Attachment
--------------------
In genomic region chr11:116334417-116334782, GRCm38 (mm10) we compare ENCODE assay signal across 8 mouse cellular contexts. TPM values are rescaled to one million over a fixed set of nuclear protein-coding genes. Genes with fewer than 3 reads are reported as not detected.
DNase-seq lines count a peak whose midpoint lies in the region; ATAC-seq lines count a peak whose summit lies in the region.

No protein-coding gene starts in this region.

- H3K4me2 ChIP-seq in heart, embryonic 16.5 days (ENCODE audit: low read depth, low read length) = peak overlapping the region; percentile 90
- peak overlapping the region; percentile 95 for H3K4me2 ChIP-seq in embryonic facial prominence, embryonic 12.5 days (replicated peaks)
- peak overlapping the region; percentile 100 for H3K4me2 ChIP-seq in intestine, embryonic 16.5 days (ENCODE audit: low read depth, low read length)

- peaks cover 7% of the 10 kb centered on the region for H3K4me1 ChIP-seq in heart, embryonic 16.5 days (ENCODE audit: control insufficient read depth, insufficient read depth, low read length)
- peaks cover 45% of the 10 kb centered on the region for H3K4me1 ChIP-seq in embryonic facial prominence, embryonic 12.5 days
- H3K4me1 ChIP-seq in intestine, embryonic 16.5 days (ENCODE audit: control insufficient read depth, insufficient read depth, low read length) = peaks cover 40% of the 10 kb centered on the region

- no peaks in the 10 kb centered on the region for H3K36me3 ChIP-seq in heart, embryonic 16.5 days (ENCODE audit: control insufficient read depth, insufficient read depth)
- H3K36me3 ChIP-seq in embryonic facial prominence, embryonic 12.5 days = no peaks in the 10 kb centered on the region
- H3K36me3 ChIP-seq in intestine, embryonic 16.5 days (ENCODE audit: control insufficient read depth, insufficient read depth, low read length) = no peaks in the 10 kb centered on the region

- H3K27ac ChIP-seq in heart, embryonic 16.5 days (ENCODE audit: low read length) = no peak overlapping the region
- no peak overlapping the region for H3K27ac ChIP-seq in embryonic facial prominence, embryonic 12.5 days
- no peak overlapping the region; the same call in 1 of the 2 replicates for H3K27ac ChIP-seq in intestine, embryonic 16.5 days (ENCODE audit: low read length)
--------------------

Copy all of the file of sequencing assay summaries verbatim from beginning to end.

In genomic region chr11:116334417-116334782, GRCm38 (mm10) we compare ENCODE assay signal across 8 mouse cellular contexts. TPM values are rescaled to one million over a fixed set of nuclear protein-coding genes. Genes with fewer than 3 reads are reported as not detected.
DNase-seq lines count a peak whose midpoint lies in the region; ATAC-seq lines count a peak whose summit lies in the region.

No protein-coding gene starts in this region.

- H3K4me2 ChIP-seq in heart, embryonic 16.5 days (ENCODE audit: low read depth, low read length) = peak overlapping the region; percentile 90
- peak overlapping the region; percentile 95 for H3K4me2 ChIP-seq in embryonic facial prominence, embryonic 12.5 days (replicated peaks)
- peak overlapping the region; percentile 100 for H3K4me2 ChIP-seq in intestine, embryonic 16.5 days (ENCODE audit: low read depth, low read length)

- peaks cover 7% of the 10 kb centered on the region for H3K4me1 ChIP-seq in heart, embryonic 16.5 days (ENCODE audit: control insufficient read depth, insufficient read depth, low read length)
- peaks cover 45% of the 10 kb centered on the region for H3K4me1 ChIP-seq in embryonic facial prominence, embryonic 12.5 days
- H3K4me1 ChIP-seq in intestine, embryonic 16.5 days (ENCODE audit: control insufficient read depth, insufficient read depth, low read length) = peaks cover 40% of the 10 kb centered on the region

- no peaks in the 10 kb centered on the region for H3K36me3 ChIP-seq in heart, embryonic 16.5 days (ENCODE audit: control insufficient read depth, insufficient read depth)
- H3K36me3 ChIP-seq in embryonic facial prominence, embryonic 12.5 days = no peaks in the 10 kb centered on the region
- H3K36me3 ChIP-seq in intestine, embryonic 16.5 days (ENCODE audit: control insufficient read depth, insufficient read depth, low read length) = no peaks in the 10 kb centered on the region

- H3K27ac ChIP-seq in heart, embryonic 16.5 days (ENCODE audit: low read length) = no peak overlapping the region
- no peak overlapping the region for H3K27ac ChIP-seq in embryonic facial prominence, embryonic 12.5 days
- no peak overlapping the region; the same call in 1 of the 2 replicates for H3K27ac ChIP-seq in intestine, embryonic 16.5 days (ENCODE audit: low read length)